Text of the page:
New CDNs Not Winning Live Streaming Deals

Dan Rayburn has an interesting item that looks at recent trends in top-dollar content delivery deals, in which Limelight Networks (LLNW) has fared quite well. Limelight’s biggest win has been the deal to be the primary CDN for NBC’s online Olympics video at Significantly, these deals appear to be reinforcing the existing power structure in the CDN sector, despite the recent emergence of new players:

Many of the newer CDNs on the market have been talking for some time now about how they are only focusing on live delivery and how their “next generation” networks are so much better for live streaming than an Akamai or Limelight. But to date, I have yet to see any recently launched CDN win any of the big contracts for all of the live events that have happened or will soon take place. The Olympics, NCAA March Madness, Presidential Debates, Operation MySpace, Oprah’s Online Classes, Democratic National Convention, US Open for golf and tennis and the NFL Sunday Night Games amongst others. Akamai, Limelight and Level 3 combined are responsible for doing the delivery for all of these events.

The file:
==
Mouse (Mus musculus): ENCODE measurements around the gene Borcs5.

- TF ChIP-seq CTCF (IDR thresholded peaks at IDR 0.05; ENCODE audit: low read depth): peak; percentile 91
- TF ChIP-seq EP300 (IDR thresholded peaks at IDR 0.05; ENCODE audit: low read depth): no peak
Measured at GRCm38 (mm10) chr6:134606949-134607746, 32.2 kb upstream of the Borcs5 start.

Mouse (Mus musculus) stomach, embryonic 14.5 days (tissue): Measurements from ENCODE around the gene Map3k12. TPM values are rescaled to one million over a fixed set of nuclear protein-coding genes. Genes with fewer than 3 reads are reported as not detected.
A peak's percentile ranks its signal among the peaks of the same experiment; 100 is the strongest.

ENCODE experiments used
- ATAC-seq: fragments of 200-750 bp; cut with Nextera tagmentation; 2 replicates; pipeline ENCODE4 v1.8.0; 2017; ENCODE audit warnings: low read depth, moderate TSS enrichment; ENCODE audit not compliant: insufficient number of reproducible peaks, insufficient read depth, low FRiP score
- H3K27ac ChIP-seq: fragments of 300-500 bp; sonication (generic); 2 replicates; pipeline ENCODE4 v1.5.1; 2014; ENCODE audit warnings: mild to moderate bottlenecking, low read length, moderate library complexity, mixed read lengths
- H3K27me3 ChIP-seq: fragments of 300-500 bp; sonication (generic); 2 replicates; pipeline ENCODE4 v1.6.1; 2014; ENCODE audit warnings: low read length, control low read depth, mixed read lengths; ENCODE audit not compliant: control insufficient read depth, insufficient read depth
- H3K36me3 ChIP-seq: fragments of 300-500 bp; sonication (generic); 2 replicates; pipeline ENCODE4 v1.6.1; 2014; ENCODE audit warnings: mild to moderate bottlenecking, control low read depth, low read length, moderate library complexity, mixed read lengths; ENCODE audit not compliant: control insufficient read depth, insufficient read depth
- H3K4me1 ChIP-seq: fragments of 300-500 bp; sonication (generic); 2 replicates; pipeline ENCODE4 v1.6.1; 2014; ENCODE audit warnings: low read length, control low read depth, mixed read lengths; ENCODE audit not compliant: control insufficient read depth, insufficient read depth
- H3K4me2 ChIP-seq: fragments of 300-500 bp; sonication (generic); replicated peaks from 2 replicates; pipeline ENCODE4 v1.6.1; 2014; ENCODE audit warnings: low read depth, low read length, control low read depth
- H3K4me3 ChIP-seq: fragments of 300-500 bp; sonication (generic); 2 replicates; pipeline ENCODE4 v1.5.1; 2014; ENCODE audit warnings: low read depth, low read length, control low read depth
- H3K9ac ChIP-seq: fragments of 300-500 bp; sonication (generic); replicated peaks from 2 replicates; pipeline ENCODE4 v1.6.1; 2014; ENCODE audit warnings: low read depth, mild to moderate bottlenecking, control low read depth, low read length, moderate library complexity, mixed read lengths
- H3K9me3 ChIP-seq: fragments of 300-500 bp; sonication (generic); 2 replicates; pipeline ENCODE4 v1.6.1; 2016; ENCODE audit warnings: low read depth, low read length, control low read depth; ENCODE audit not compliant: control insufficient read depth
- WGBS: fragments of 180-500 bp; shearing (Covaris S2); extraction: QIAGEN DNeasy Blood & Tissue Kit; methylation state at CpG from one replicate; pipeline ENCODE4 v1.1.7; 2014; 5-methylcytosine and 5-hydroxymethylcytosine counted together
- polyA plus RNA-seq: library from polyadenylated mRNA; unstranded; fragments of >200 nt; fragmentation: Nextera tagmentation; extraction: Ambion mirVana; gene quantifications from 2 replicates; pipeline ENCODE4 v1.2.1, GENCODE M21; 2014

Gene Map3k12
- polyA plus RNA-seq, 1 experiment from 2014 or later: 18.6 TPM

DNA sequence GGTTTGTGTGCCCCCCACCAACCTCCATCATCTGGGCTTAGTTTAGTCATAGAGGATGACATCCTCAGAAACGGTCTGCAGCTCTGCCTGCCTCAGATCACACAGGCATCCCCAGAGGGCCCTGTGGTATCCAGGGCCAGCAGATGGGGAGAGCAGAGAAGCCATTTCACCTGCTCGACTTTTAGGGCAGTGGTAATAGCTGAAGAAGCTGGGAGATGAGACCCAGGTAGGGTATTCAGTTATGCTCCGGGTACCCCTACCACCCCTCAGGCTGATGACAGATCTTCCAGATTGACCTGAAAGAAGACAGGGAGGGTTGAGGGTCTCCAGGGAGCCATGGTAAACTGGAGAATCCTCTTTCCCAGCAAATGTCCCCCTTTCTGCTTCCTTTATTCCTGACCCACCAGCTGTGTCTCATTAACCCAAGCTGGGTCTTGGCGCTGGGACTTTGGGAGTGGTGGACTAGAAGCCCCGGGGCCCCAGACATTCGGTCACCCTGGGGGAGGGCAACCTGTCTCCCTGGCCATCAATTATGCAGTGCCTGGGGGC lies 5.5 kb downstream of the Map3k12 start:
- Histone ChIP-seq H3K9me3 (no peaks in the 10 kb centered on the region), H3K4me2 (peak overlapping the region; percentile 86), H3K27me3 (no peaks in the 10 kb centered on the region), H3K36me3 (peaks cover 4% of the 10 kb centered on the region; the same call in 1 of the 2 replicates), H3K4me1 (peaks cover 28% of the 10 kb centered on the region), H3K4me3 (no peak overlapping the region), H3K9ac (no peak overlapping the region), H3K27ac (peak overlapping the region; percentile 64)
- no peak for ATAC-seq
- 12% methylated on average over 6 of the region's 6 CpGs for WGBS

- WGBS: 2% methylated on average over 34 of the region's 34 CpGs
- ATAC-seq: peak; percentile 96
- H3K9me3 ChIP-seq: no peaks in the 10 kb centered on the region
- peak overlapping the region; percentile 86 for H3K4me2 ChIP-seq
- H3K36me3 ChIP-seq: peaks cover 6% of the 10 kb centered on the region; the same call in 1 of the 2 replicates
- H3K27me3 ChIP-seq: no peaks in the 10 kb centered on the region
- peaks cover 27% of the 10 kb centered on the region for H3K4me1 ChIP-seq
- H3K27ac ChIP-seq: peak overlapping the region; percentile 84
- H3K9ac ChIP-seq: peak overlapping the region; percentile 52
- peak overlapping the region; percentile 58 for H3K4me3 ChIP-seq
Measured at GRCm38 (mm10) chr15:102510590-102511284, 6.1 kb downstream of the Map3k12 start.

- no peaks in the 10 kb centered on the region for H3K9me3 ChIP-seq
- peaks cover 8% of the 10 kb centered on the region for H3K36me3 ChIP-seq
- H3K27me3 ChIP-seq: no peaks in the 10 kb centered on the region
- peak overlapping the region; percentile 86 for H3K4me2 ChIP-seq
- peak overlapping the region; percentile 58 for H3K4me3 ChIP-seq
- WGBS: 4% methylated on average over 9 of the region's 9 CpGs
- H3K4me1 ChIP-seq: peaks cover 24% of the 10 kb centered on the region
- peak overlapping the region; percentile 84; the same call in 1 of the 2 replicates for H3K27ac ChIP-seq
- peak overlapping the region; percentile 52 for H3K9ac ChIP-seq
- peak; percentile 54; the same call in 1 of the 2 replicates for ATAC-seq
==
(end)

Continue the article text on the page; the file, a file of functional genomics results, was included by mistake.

Some of these newer CDNs are picking up smaller live streaming deals. But can these smaller players make their VC-funded business plans work if the “Big Three” continue to snare all the big-ticket deals?

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About the Author

Rich Miller is the founder and editor at large of Data Center Knowledge, and has been reporting on the data center sector since 2000. He has tracked the growing impact of high-density computing on the power and cooling of data centers, and the resulting push for improved energy efficiency in these facilities.